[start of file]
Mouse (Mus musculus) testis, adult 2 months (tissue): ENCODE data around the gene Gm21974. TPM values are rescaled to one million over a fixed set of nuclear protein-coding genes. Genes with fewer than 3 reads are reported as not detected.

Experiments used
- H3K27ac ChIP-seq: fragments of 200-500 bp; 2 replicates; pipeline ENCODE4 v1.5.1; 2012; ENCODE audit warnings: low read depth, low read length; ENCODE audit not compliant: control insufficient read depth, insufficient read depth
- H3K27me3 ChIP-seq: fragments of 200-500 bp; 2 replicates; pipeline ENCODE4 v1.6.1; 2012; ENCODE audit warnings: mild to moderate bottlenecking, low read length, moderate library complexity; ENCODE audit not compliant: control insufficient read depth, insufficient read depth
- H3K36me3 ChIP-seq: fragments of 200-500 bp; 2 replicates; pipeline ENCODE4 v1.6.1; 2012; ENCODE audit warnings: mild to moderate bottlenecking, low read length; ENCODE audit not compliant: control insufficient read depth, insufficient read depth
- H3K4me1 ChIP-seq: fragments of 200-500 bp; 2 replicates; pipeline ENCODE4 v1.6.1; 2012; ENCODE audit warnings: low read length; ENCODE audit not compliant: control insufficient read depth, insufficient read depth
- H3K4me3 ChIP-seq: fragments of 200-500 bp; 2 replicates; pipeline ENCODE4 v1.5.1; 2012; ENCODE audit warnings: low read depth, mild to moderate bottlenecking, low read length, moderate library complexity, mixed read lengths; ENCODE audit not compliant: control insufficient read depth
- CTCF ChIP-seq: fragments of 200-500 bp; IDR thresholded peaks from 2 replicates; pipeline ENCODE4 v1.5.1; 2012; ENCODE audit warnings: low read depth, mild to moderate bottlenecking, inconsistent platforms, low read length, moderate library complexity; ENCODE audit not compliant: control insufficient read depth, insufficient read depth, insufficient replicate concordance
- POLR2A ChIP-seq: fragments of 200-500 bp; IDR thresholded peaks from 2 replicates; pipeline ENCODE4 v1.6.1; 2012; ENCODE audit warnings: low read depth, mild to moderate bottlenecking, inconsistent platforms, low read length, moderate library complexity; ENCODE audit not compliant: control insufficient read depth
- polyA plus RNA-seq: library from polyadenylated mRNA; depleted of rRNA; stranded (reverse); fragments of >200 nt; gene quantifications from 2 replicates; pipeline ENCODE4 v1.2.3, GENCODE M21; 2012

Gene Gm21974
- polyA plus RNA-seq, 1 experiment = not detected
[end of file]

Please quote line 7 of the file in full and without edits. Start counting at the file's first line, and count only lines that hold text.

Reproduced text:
- H3K4me3 ChIP-seq: fragments of 200-500 bp; 2 replicates; pipeline ENCODE4 v1.5.1; 2012; ENCODE audit warnings: low read depth, mild to moderate bottlenecking, low read length, moderate library complexity, mixed read lengths; ENCODE audit not compliant: control insufficient read depth